London - James Campbell Fraser, former head of the Dunlop organisation until 1983, died in London last April, aged 83.
Sir Campbell Fraser led Dunlop through one of the most difficult times in its long history. He took over as joint managing director in 1971, and as sole MD from 1972, executive chairman in 1978. Fraser was in charge when the remains of the Dunlop Tyres business was sold to Sumitomo Rubber Industries in 1983, though he opposed the sale.
His tenure coincided with one of the worst periods of labour relations in the UK, and Fraser struggled manfully to bring Dunlop under control. One of his first acts as sole managing director was to disentangle the Dunlop operations from Pirelli's tyre activities. The two companies had minor shareholdings in each other and had tried to work together - a move Fraser had supported from its initiation in 1971. Unfortunately the attempt was a dismal failure and Fraser then had to break the ties at a significant loss.
However, Fraser's problems did not end there. He had to re-build the company and change the relations between management and workers. During his time, Dunlop lost 23 000 jobs, but still the company was making record losses.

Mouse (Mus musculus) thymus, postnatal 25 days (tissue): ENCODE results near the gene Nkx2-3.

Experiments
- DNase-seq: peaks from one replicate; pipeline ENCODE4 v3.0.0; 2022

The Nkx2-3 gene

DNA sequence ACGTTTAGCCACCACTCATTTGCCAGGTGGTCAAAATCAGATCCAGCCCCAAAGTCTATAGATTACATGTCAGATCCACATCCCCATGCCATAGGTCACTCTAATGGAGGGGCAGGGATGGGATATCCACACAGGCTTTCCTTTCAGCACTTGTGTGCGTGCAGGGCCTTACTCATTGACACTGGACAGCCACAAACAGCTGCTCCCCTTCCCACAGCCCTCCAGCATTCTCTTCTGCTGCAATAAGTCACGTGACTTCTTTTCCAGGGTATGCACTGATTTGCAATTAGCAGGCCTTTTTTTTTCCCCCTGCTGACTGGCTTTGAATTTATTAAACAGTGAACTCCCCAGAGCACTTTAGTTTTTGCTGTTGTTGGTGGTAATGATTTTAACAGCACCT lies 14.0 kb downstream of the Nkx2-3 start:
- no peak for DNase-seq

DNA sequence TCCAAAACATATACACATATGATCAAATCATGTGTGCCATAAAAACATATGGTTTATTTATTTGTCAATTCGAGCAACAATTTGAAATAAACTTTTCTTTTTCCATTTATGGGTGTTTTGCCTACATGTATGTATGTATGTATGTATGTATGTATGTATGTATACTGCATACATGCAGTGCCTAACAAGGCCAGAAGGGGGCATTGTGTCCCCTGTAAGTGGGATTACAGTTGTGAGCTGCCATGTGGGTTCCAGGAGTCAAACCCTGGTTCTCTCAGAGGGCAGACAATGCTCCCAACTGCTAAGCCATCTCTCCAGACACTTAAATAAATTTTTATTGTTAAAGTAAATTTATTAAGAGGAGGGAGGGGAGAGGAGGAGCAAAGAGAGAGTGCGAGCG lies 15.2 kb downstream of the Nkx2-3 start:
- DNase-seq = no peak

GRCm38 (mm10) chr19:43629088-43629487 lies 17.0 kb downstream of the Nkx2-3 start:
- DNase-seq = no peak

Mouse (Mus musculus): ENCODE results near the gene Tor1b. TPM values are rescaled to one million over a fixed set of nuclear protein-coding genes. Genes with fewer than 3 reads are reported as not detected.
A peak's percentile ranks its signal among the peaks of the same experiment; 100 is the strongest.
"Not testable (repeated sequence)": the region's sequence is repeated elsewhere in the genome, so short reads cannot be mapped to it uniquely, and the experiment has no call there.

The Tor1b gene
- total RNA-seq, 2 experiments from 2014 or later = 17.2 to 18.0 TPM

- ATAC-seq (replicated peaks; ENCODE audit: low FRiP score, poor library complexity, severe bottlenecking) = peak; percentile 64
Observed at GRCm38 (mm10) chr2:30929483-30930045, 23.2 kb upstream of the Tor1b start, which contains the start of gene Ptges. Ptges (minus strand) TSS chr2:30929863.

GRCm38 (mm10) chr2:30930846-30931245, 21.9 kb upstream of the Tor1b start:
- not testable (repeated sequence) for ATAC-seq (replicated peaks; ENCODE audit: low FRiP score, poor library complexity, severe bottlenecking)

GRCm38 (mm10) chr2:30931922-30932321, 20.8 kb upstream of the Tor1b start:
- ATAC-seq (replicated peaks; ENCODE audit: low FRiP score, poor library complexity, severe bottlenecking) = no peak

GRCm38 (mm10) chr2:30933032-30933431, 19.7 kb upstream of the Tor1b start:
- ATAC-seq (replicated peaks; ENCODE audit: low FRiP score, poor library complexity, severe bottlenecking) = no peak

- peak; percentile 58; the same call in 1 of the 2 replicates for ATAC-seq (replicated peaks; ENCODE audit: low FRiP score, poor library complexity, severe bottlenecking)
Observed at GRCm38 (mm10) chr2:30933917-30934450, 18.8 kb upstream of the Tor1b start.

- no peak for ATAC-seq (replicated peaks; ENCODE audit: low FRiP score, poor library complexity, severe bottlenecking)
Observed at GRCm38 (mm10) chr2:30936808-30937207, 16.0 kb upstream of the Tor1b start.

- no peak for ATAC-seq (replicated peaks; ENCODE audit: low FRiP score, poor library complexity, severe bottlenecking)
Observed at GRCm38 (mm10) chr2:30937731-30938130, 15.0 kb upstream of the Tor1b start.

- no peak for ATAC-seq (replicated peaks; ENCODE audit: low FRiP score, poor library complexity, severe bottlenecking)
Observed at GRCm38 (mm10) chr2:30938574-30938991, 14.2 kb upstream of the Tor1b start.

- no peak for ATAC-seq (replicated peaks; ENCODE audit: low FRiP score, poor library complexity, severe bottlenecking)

In September 1983 after almost a year of secret negotiations with Sumitomo Rubber Industries, he announced the sale of Dunlop's European tyre operations to Sumitomo, with the loss of a further 1000 jobs. He took the blame for the decision and was dismissed by the shareholders.
Although Fraser failed to rescue Dunlop, he enjoyed success and a good reputation outside the tyre industry, where he was president of the UK employers' federation, the CBI from 1982 to 84, as British industry struggled to come to terms with prime minister Thatcher's sweeping changes. The CBI's relations with both the government and the unions improved in this period, thanks to Frasers diplomatic skills. He also enjoyed much success as non-executive director of many other businesses ranging from Scottish television to the oil company, BP.
James Campbell Fraser Kt, FRSE, president CBI was born in Dunblane, Scotland on 2 May, 1923 and died in London on 27 April, 2007. He leaves two dughters.